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The Winter of Mixed Drinks

By Frightened Rabbit - Fat Cat Records


The Winter of Mixed Drinks
  • The Winter of Mixed Drinks

The Scottish outfit Frightened Rabbit caught a mess of critical praise with their 2008 sophomore release, The Midnight Organ Fight. The Hutchison brothers, Scott (singer, guitarist and lyricist) and Grant (drummer, percussionist), packed the record with vibrant, raw emotion. The immediate live feel and sharp lyrics made Frightened Rabbit a band to take notice of. But Frightened Rabbit's frontman Scott Hutchison wasn't pleased about what drew many to the band and their sound. He expressed displeasure with The Midnight Organ Fight, saying it felt rushed.

"There was something I regretted about the way it was recorded, sonically, that I didn't want to happen again," said Hutchison in a 2009 interview with Pop Cop. "I didn't make the album I wanted to last time. I had to exorcise that feeling."

The band's third release, The Winter of Mixed Drinks, recorded mostly at Castlesound Studio in Scotland, displays a marked difference production-wise from its predecessor. The record is more layered with instrumentalists Billy Kennedy and Andy Monaghan contributing to a dense "wall-of-sound." But this approach results in mixed, and at times, muddled results. This is especially true for the middle segment of the album. One could easily glide over the intricacies of a song like "Foot Shooter" standing alongside "Not Miserable," which bears a similar sonic mark.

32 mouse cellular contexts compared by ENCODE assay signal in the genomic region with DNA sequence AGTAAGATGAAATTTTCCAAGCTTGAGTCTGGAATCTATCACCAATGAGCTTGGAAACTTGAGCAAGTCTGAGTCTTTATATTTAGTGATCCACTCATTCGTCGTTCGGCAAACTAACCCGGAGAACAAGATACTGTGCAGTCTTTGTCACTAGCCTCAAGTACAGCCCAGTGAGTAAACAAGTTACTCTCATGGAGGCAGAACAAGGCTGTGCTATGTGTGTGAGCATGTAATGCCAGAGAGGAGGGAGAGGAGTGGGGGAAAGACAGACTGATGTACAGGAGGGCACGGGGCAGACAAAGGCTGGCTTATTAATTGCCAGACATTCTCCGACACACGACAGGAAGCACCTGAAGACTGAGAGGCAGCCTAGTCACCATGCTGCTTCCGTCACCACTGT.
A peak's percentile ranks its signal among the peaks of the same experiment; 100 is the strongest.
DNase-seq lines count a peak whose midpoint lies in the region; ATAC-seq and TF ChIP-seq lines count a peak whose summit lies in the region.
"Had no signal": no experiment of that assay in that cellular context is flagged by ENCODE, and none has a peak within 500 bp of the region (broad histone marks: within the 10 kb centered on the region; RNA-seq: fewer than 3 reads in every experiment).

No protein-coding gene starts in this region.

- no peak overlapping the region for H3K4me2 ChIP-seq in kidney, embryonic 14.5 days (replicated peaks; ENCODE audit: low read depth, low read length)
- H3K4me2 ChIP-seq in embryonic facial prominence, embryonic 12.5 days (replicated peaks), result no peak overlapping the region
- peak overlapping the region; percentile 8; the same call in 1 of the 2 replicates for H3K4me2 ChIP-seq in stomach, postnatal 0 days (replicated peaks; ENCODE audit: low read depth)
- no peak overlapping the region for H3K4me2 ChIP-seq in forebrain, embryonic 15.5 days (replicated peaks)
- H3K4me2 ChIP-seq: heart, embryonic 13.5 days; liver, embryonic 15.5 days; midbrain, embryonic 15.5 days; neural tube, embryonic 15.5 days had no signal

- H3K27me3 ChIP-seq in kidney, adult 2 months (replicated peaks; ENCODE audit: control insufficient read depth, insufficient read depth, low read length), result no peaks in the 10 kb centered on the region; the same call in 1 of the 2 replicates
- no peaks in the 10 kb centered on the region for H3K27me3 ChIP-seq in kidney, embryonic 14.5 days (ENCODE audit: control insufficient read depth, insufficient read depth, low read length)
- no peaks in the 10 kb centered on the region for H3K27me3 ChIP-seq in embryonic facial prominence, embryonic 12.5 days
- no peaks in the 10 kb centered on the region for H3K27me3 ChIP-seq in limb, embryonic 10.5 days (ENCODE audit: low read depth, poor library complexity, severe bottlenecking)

Scott's gift for the woeful lyric and rolling melody remain intact. Whereas The Midnight Organ Fight was about a break-up, The Winter of Mixed Drinks is about a break-down and, finally, solitude. The elegant "Swim Until You Can't See Land" juxtaposes the desperate lyrics of its narrator with an upbeat, hopeful instrumentation. It's one of the things that Frightened Rabbit does best. However, what the band is also notable for, their chunky, march-like beat, becomes too repetitive throughout the record. The pulse on a number of the songs lacks distinction to one another.

The record's closer, "Yes, I Would," may be a key. The slower, neo-hymnal organ coupled with Scott's Sigur Rós-influenced vocal feels like a true departure. Here we have a band stretching beyond its comfort zone, and, in this case they succeed. It's disappointing that Frightened Rabbit didn't fully explore this avenue for the rest of the new record.

Though there are strong songs on their third effort, The Winter of Mixed Drinks lacks the punch of the previous release, inserting a more methodical approach that may have led to over-thinking the project. The record also doesn't feel complete: The album runs a wee short (eight songs that combine to just over 30 minutes). For the next round, perhaps a wee more attention might be given to the songs and mixing up pace and rhythms, otherwise the drinks start to get stale.

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